Page  00000001 Digital Waveguide Modeling of Flared Acoustical Tubes Maarten van Walstijn (1) Vesa Vilimaki (2) (1) Faculty of Music, University of Edinburgh maarten@music. ed., (2) Helsinki University of Technology, Laboratory of Acoustics and Audio Signal Processing, Abstract The distributed reflection of the flared tube is calculated using the Schroedinger equation, including the effects ofviscothermal and open end radiation losses. The reflection is approximated with digital filters, which are designed to be efficient and accurate in a digital waveguide model of a wind instrument. Weighted Least-Squares design techniques are applied to model the reflectance of a Bessel horn with an IIR filter. 1 Introduction Digital Waveguide Filters (WGF) are widely used for simulation of wave propagation in musical instruments. The particular efficiency of WGF implementations is based on the separation between unfiltered propagation (digitally represented with delay lines), and additional physical phenomena, such as reflections, losses and dispersion (approximated with digital filters). WGF models have been successfully applied for wind instruments, where the main bore of the instrument is often represented by a single elemental tube shape (cylindrical, conical). Flared tube sections (bell, mouthpiece) are usually approximated with a series of small elemental segments. (see, f.e., [1], [2]). In the case of modeling a strongly flared tube (such as brass horns), using piecewise cylindrical segments often requires a large number of segments to enable sufficiently accurate results [3]. A much smaller number of conical segments would be enough, but unfortunately the time-domain filter representations of conical junctions have structural inherent instabilities [2]. Alternatively, the complete reflection and transmission characteristics of the horn may be calculated by applying Schroedinger's equation [4], and approximated with a single digital filter. This paper addresses the design of such a filter in a WGF Model. In section 2, the use of Schroedinger's equation is discussed, and a formulation with scattering and propagation matrices is presented. Further extensions are made in section 3 by incorporating the effects of viscothermal losses end open-end radiation. The design of an appropriate digital filter is discussed in section 4. Under the assumption that frequencies above the horn cut-off are mainly transmitted out of the horn, we aim to obtain a digital filter that has its main discrepancy in the phase response at the higher frequencies. The phase of the highpass transmitted wave energy is considered to be of minor perceptual importance, whereas the phase of the lowpass reflectance is essential to the sound generation mechanism in wind instruments, and should therefore be approximated accurately. The idea of 'guiding' the main discrepancy into the phase of the higher frequencies is to obtain a horn waveguide structure containing low-order digital filters that will be capable of sufficiently accurate real-time simulation. With these considerations in mind, both FIR and IIR filter design techniques were applied to approximate the analogue filter characteristics. As an example we applied our calculations to a WGF model of a Bessel horn, which is used in a trumpet simulation by Federici and Borin [5]. 2 Schroedinger's Equation Wave propagation in tubes of varying cross-section is modeled by Websters's equation: 1 2p d2_ p 1 dS dp c 8t2 z2 S dz dz (1) where z is the coordinate that corresponds to the position where the spherical wavefront surface S cuts the tube axis (see figure 1). In [6] a convenient coordinate transformation is used to rewrite (1) into the Schroedinger equation: +2( +(k-F,(z))p= 0 dz (2)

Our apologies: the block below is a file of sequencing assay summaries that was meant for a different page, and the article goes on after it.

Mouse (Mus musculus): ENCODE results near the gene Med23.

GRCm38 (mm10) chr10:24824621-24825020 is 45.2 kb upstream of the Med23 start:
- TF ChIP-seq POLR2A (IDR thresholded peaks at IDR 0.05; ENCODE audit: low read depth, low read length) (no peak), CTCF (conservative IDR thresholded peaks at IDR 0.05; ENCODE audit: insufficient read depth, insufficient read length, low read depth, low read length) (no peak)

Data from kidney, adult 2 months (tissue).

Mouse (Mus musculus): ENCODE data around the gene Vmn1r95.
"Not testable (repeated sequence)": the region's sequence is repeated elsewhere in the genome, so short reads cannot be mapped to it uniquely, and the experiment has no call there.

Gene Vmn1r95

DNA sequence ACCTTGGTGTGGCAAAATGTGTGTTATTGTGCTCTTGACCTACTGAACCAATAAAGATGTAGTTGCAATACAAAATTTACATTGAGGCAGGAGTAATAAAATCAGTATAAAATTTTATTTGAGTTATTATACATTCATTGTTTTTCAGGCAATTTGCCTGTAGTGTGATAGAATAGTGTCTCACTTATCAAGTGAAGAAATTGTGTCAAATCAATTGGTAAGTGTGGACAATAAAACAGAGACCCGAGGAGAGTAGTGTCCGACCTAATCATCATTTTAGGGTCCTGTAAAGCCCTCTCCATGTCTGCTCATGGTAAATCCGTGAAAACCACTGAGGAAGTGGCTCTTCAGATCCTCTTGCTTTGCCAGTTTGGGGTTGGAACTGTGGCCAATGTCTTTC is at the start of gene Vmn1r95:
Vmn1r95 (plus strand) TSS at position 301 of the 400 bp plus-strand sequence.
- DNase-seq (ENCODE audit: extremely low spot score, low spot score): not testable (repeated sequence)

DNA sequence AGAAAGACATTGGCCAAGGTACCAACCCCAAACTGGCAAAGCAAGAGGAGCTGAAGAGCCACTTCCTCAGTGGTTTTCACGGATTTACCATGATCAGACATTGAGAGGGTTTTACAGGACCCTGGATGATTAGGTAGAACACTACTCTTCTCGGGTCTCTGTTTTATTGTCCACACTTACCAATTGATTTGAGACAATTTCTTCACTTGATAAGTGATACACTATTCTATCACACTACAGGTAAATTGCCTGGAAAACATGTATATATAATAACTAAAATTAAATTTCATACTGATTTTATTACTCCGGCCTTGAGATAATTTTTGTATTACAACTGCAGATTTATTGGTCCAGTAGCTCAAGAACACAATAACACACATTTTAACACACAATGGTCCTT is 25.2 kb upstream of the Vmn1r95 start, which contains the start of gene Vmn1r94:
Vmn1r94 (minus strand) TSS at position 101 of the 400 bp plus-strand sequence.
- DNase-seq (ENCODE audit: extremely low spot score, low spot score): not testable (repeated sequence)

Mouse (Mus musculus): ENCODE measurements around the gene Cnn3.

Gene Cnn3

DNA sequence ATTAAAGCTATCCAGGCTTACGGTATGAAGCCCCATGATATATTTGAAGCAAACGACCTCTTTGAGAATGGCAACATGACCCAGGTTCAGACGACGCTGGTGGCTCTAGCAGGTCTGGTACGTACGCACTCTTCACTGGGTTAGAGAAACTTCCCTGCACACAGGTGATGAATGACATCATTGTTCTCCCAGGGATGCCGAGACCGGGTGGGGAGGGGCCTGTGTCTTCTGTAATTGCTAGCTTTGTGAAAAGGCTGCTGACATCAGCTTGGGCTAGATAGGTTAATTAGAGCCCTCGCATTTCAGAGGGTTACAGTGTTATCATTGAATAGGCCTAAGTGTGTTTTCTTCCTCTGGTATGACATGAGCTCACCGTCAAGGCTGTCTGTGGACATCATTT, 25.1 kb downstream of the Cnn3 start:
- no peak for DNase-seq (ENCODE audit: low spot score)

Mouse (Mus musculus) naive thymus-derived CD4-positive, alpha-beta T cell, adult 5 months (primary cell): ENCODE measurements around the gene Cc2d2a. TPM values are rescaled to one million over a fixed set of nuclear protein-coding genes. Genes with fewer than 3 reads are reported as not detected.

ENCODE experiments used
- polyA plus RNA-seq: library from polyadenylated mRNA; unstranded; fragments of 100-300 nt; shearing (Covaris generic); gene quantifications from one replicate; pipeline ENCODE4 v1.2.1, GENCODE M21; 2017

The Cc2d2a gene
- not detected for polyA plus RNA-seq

Page  00000002 Here ip = p-S is an alternative wave parameter, k = w/c is the free space wave number, and Fh(Z) = o2 8r/2 is the 'horn function'. + + Pi \ P2 -.................... S....... Pi A-P P2 - 2z Figure 1: Wave propagation in the flared tube In order to find the filter characteristics of the wave propagation-path of p-waves in flared horns, we assume that the horn acts as a one-dimensional waveguide: i.e., p is a sum of right- and left-going waves: Where q0 = qN+1 = k. The horn reflection coefficient is computed as: Rh (w) = G/E. 3 Incorporation of Losses The effects of viscothermal losses can be included by using a 'lossy' wave number that varies with angular frequency c: k(wc) = (o / v()) - ja(C)) (8) with sound velocity v(o) and attenuation factor a(w), for which appropriate values can be found in most literature on acoustics (see, f.e., [9]). The losses due to the open-end radiation can be represented with scattering (termination) matrix T: p = lp + +p- = Ae-jqz + Beqz (3) 1 1 -R(w) +R() R() +2R( 1 + R(o) R(wo ) 1+ 2R(co) (9) All attenuation and dispersion effects in the horn are expressed in the locally defined propagation constant q(z), which is found by substituting (3) into (2): q(z) = k2 - Fh(z) (4) According to (4), the characteristics of lossless wave propagation are spatially varying (as opposed to wave propagation in cylindrical and conical tubes), and are determined by the horn function. Since this function can be of arbitrary shape, no exact solutions of (2) can be found, and spatial discretization of the wave propagation-path is necessary. Assuming that at junctions between tube sections the pressure is constant and the total sum of incoming volume velocity flow equals zero, we found the following scattering matrices: A suitable expression for the open-end reflection coefficient R(o) is given for spherical wavefronts by Causse et al. [3]. The final EFGH-matrix is now computed by F T. 4 Digital Filter Approximation It is necessary to approximate the reflection function by a low-order digital filter to render it feasible for realtime sound synthesis. It would be easiest to use an FIR filter, but since the impulse response corresponding to the reflectance of a flared tube is usually quite long, a large number of FIR filter coefficients would be needed and this would lead to an inefficient implementation. IIR filters are more complicated to design but they allow effective realization of long impulse responses with a small number of arithmetic operations. An IIR filter design method that allows separate weighting of specified magnitude and phase (group delay) has been developed by Deczky [7]. The method optimizes the poles (rp,i,0p,i) and zeros (ro,,i0o,i0) of a cascade of second-order sections: N 1 - 2ro cos( oi)z + ro 1 H(z) = kON1- oi oi s' - (10) I - 2rpcos( Op)z + rpi 2 Iterative gradient-based techniques are applied to minimize a weighted sum of least-p errors over a discrete set of frequencies cok. The main disadvantage of this method is that good initial pole positions are required to avoid the algorithm from halting at local minima [8]. In practice, we found that restricting the parameter optimization entirely to either magnitude ejqln 0 1 + qn+l 1- Iq Pn =1 J0 n =1 q qI 0 e- jql ' - qn+_1 + q+ L qn n (5) where Pn is the propagation matrix that represents the traveling of waves in section n of length In, and Jn is the scattering matrix for the junction (n,n + 1). Note that P, represents filtered wave propagation, and can not be easily simulated in the digital domain. The final matrix F that relates p-waves on the right side of the tube to ip -waves on the left side, is calculated as a product of N cascading sections: E F=F=Jo'Pl'Jl --.'--Pn'-J, --PNJN (7) G H r